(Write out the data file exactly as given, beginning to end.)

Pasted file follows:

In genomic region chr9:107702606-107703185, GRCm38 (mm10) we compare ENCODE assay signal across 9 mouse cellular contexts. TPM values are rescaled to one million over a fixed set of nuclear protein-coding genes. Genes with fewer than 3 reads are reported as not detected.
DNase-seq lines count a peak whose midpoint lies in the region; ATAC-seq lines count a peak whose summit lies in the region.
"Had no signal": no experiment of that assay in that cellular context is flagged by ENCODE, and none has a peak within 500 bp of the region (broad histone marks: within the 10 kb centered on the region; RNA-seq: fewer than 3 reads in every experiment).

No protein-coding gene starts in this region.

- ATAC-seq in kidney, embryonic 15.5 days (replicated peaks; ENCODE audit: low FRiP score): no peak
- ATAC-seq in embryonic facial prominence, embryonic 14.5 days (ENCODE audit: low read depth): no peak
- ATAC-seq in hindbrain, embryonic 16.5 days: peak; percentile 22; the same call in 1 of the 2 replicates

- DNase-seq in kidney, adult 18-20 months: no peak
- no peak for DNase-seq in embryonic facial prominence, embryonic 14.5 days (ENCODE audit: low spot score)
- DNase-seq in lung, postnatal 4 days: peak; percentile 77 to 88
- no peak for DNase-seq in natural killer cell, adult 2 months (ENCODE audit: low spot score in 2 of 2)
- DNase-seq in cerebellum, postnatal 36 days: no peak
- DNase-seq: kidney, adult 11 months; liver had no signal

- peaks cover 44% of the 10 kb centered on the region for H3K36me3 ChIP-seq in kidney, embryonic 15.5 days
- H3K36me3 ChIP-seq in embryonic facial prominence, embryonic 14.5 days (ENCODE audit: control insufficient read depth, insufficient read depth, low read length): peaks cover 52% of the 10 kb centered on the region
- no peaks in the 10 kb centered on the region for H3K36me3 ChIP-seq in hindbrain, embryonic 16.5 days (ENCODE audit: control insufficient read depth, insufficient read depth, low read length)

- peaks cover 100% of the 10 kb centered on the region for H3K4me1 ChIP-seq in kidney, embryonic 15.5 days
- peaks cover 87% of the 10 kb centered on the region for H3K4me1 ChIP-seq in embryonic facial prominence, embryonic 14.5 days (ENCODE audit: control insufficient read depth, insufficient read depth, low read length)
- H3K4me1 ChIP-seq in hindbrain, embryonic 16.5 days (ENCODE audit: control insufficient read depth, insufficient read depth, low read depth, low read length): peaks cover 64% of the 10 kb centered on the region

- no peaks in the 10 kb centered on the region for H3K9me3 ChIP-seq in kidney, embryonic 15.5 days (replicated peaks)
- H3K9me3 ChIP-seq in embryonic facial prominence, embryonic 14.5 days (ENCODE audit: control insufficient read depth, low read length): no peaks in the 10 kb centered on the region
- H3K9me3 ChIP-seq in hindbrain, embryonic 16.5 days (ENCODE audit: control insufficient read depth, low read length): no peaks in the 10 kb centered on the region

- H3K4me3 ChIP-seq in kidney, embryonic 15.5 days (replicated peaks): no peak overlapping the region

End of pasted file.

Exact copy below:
In genomic region chr9:107702606-107703185, GRCm38 (mm10) we compare ENCODE assay signal across 9 mouse cellular contexts. TPM values are rescaled to one million over a fixed set of nuclear protein-coding genes. Genes with fewer than 3 reads are reported as not detected.
DNase-seq lines count a peak whose midpoint lies in the region; ATAC-seq lines count a peak whose summit lies in the region.
"Had no signal": no experiment of that assay in that cellular context is flagged by ENCODE, and none has a peak within 500 bp of the region (broad histone marks: within the 10 kb centered on the region; RNA-seq: fewer than 3 reads in every experiment).

No protein-coding gene starts in this region.

- ATAC-seq in kidney, embryonic 15.5 days (replicated peaks; ENCODE audit: low FRiP score): no peak
- ATAC-seq in embryonic facial prominence, embryonic 14.5 days (ENCODE audit: low read depth): no peak
- ATAC-seq in hindbrain, embryonic 16.5 days: peak; percentile 22; the same call in 1 of the 2 replicates

- DNase-seq in kidney, adult 18-20 months: no peak
- no peak for DNase-seq in embryonic facial prominence, embryonic 14.5 days (ENCODE audit: low spot score)
- DNase-seq in lung, postnatal 4 days: peak; percentile 77 to 88
- no peak for DNase-seq in natural killer cell, adult 2 months (ENCODE audit: low spot score in 2 of 2)
- DNase-seq in cerebellum, postnatal 36 days: no peak
- DNase-seq: kidney, adult 11 months; liver had no signal

- peaks cover 44% of the 10 kb centered on the region for H3K36me3 ChIP-seq in kidney, embryonic 15.5 days
- H3K36me3 ChIP-seq in embryonic facial prominence, embryonic 14.5 days (ENCODE audit: control insufficient read depth, insufficient read depth, low read length): peaks cover 52% of the 10 kb centered on the region
- no peaks in the 10 kb centered on the region for H3K36me3 ChIP-seq in hindbrain, embryonic 16.5 days (ENCODE audit: control insufficient read depth, insufficient read depth, low read length)

- peaks cover 100% of the 10 kb centered on the region for H3K4me1 ChIP-seq in kidney, embryonic 15.5 days
- peaks cover 87% of the 10 kb centered on the region for H3K4me1 ChIP-seq in embryonic facial prominence, embryonic 14.5 days (ENCODE audit: control insufficient read depth, insufficient read depth, low read length)
- H3K4me1 ChIP-seq in hindbrain, embryonic 16.5 days (ENCODE audit: control insufficient read depth, insufficient read depth, low read depth, low read length): peaks cover 64% of the 10 kb centered on the region

- no peaks in the 10 kb centered on the region for H3K9me3 ChIP-seq in kidney, embryonic 15.5 days (replicated peaks)
- H3K9me3 ChIP-seq in embryonic facial prominence, embryonic 14.5 days (ENCODE audit: control insufficient read depth, low read length): no peaks in the 10 kb centered on the region
- H3K9me3 ChIP-seq in hindbrain, embryonic 16.5 days (ENCODE audit: control insufficient read depth, low read length): no peaks in the 10 kb centered on the region

- H3K4me3 ChIP-seq in kidney, embryonic 15.5 days (replicated peaks): no peak overlapping the region